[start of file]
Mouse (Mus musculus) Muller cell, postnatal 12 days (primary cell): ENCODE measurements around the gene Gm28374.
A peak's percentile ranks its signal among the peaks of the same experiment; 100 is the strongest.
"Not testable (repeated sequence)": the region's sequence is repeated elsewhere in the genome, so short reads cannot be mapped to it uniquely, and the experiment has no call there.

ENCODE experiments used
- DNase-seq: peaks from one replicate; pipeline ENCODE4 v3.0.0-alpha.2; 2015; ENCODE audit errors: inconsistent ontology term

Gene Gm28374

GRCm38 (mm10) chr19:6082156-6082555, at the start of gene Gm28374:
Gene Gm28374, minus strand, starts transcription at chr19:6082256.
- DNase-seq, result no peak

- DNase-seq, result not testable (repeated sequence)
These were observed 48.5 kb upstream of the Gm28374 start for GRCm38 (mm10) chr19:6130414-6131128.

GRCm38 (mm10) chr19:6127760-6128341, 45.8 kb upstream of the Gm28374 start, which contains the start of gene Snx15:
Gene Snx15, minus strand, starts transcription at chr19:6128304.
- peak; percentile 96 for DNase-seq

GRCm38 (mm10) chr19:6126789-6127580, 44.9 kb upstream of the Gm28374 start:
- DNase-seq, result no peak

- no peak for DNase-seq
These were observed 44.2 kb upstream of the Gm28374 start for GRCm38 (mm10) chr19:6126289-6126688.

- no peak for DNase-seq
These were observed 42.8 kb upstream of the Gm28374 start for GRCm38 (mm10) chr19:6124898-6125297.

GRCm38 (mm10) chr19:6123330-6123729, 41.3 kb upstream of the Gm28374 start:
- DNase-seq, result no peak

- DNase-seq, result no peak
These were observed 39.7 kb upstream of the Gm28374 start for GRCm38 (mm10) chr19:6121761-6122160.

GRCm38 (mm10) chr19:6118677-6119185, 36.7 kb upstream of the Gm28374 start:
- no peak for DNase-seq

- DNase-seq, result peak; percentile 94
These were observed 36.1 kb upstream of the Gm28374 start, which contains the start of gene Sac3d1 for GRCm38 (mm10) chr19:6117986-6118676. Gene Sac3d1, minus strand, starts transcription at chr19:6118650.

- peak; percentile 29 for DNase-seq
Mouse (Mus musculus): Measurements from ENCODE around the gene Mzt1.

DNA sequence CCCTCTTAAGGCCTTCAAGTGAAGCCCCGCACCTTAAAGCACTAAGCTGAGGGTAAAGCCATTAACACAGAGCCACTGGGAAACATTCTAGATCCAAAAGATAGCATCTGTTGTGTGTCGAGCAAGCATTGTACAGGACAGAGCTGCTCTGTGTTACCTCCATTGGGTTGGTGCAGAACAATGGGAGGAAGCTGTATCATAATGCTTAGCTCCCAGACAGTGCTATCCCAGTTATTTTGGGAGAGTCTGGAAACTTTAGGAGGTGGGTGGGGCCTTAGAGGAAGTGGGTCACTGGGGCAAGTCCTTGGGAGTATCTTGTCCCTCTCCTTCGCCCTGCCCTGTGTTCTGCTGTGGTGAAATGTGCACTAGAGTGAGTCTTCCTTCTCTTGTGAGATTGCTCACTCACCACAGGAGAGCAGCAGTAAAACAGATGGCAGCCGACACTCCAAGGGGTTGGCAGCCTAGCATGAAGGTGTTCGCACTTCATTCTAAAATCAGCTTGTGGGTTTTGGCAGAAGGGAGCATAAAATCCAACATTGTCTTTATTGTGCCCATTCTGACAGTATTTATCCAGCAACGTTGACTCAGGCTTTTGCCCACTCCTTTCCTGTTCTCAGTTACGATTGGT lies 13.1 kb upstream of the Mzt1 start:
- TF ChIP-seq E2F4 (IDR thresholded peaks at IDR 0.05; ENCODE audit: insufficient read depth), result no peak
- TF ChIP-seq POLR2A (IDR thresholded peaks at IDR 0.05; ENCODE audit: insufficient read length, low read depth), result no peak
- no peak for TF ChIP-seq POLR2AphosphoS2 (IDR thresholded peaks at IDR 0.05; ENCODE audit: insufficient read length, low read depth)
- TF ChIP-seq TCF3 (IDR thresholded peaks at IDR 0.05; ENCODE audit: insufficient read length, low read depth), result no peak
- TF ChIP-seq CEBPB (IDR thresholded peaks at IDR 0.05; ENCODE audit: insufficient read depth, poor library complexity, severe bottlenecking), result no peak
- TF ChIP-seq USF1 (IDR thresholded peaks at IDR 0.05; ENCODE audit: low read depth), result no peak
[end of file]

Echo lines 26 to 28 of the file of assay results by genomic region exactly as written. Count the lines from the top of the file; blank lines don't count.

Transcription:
- no peak for DNase-seq

- DNase-seq, result peak; percentile 94
These were observed 36.1 kb upstream of the Gm28374 start, which contains the start of gene Sac3d1 for GRCm38 (mm10) chr19:6117986-6118676. Gene Sac3d1, minus strand, starts transcription at chr19:6118650.